post Drawn together by art: Stella x Saatchi Gallery life drawing

Inspiring our community to come and create together, we collaborated with London’s renowned Saatchi Gallery to host an at-home ‘life drawing’ of supermodel and friend Malgosia Bela. She is wearing our Summer 2020 collection, our most sustainable yet.

A group of global artists participated and produced work in their chosen mediums, including award-winning Miriam Escofet and Massimiliano Pironti, Lynn Painter-Stainers Prize winner Florence Hutchings, Ukraine Artist Alliance member Denis Sarazhin, George Dawnay, Nancy Cadogan, Yifat Bezalel, Mona Osman, Alida Cervantes and Michael Cline. This collaboration is in support of the Saatchi Gallery and its educational programming during this difficult time; please donate here.

Discover the artists’ thoughts on creativity in lockdown below and be inspired by the full Stella x Saatchi Gallery life drawing experience on our IGTV. Join in the creativity by sharing your art with #StellaCommUnity and we will curate our favourites on our social media channels.

Yifat Bezalel – Jaffa, Israel

As an artist, I spend a lot of time alone – it was almost like being alone was suddenly the common standard and I, for a change, was part of the mainstream; it gave me relief. I worked differently in isolation, with more peace of mind. While I was deeply saddened to see the dramatic effects COVID 19 had on the world, the situation gave me the opportunity to experience for the first time a primal-like state of being and see, in hindsight, I’ve been longing for this.

Nancy Cadogan – Countryside, United Kingdom

I am used to working in isolation, but this is different as I have a full and busy house and carving out space is tricky. I am preparing for a show in Rome about quarantine at the Keats Shelley Museum, and it could not be more pertinent to make work on this subject. I am amazed by how adaptable we humans are and there seems to be this huge surge in creativity, community and innovation. That is remarkable, and lovely to be part of.

Alida Cervantes – Tijuana, Mexico

The lockdown actually works well for me because I can focus much better without any distractions like social activities going on. This pandemic has made me appreciate the people I have around me and the life that I am able to lead. It has been interesting to see humanity feeling so vulnerable given that usually humans feel invincible.

Michael Cline – New York City, United States

The world just outside our door is curiously different. It’s not just the masks or social distancing that is so striking, but there is something in the air that is hard to pin down and ineffable. The world I usually depict in my art is somewhat dystopian in nature, so it strangely feels like this new reality is looking more and more like my fictitious alternate universe, which I find both fascinating and troubling.

George Dawnay – Signal Mountain, United States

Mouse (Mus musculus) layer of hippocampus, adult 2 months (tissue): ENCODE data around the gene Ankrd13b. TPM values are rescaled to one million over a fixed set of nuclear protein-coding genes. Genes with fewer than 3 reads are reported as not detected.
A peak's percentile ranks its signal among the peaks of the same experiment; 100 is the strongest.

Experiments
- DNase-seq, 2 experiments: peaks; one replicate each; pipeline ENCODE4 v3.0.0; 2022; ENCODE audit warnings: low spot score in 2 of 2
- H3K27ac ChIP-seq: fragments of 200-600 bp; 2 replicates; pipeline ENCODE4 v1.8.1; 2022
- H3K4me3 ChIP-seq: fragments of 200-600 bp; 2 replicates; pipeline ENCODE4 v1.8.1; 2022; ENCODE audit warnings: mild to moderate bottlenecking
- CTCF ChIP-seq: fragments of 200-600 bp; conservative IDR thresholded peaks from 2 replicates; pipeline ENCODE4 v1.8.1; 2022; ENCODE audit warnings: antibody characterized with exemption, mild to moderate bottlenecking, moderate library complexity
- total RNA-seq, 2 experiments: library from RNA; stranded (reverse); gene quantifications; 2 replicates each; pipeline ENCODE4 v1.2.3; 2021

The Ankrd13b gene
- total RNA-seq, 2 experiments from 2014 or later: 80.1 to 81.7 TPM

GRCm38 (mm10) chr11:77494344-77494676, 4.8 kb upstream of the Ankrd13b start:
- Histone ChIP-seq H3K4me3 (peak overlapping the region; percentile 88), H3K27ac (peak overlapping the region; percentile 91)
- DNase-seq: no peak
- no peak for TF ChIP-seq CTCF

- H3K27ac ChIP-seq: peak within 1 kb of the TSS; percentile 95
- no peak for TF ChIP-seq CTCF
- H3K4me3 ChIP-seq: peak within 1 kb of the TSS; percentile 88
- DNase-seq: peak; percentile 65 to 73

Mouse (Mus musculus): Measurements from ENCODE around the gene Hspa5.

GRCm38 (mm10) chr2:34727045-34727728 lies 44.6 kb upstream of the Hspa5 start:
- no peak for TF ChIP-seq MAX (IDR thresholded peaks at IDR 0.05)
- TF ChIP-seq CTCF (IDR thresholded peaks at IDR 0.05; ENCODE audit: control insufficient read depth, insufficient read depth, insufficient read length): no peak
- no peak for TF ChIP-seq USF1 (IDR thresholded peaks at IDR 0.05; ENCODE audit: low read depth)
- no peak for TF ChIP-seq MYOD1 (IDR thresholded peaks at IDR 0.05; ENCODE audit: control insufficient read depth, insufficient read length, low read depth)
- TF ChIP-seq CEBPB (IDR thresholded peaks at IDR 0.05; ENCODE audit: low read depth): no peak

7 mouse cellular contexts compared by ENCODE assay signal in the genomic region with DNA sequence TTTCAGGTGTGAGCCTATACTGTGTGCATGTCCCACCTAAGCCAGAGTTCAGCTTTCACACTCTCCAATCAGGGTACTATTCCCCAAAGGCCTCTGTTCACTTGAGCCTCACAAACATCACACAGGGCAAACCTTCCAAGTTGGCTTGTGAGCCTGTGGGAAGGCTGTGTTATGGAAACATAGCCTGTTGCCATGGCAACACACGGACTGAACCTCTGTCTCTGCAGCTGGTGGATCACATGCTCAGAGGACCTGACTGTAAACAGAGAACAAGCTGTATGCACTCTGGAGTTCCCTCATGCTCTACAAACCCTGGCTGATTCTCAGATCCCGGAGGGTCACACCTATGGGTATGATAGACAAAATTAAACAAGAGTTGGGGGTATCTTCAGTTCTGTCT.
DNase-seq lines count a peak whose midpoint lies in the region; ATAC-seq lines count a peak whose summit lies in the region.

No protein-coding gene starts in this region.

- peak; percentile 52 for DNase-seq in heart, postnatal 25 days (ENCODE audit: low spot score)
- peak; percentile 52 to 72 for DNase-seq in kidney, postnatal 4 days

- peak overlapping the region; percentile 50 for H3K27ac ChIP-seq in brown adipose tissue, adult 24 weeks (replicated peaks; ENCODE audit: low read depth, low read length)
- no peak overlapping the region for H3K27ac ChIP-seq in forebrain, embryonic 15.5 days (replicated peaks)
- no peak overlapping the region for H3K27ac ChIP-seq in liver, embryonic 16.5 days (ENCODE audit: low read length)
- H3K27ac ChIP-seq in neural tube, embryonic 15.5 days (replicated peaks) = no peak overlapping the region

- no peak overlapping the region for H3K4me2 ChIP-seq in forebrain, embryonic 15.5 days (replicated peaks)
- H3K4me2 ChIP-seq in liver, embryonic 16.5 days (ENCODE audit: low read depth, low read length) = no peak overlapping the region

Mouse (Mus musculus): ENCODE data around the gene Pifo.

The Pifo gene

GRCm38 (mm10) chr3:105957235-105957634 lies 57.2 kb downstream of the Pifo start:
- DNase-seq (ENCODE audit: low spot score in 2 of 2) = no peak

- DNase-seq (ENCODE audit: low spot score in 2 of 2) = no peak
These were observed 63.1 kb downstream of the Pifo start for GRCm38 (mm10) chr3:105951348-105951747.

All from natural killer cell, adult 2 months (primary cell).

I’m hoping that this situation might help us to realise our “common humanity” and bring about an era of peace and prosperity. I’m overly optimistic about life, I know. How is this going to affect art? There’s going to be another Renaissance!

Miriam Escofet – London, United Kingdom

As artists, we have to take ourselves away from the world and other people in order to immerse ourselves in the creative process; solitude is essential. I do think moments of crisis provide great opportunities for change and it would be tragic if we did not seize this moment to change our society for the better. I don’t see a return to rampant consumerism, and I hope the newfound sense of community and caring stays with us.

Florence Hutchings – London, United Kingdom

Ultimately, lockdown has had an impact of my perspective on the art world; it’s been interesting and uplifting to see how supportive and encouraging people are on social media, such as Instagram. There’s been a real sense of trying to stay creative together and realising how difficult that can be these days – but at the same time helping people try and keep making.

Mona Osman – London, UK

For me, the isolation doesn’t change so much as I have my studio at home – however, everything slowing down allowed me to experiment a bit more. Although I always believed that one shouldn’t take itself too seriously or take things for granted, this situation made me feel like this even more. We are mortal and more vulnerable we’d like to think.

Massimiliano Pironti – Stuttgart, Germany

Painting is a kind of meditation and I can go even deeper in isolation. Our busy and frenetic lives often keep us away from concentration. This situation just reminded me how art is important in my life, it represent for me the best way to react to my fears and worries. The beauty of the art is fundamental in our existence.

Denis Sarazhin – Kharkiv, Ukraine

I’m working on my upcoming solo show, which is not giving to me any chance to be sad and unmotivated. After the show is done of course I would like to have a rest away from my studio. I cannot understand anything at the moment and will think about this situation after my show ends, and I see if people are still interested in visiting gallery shows.

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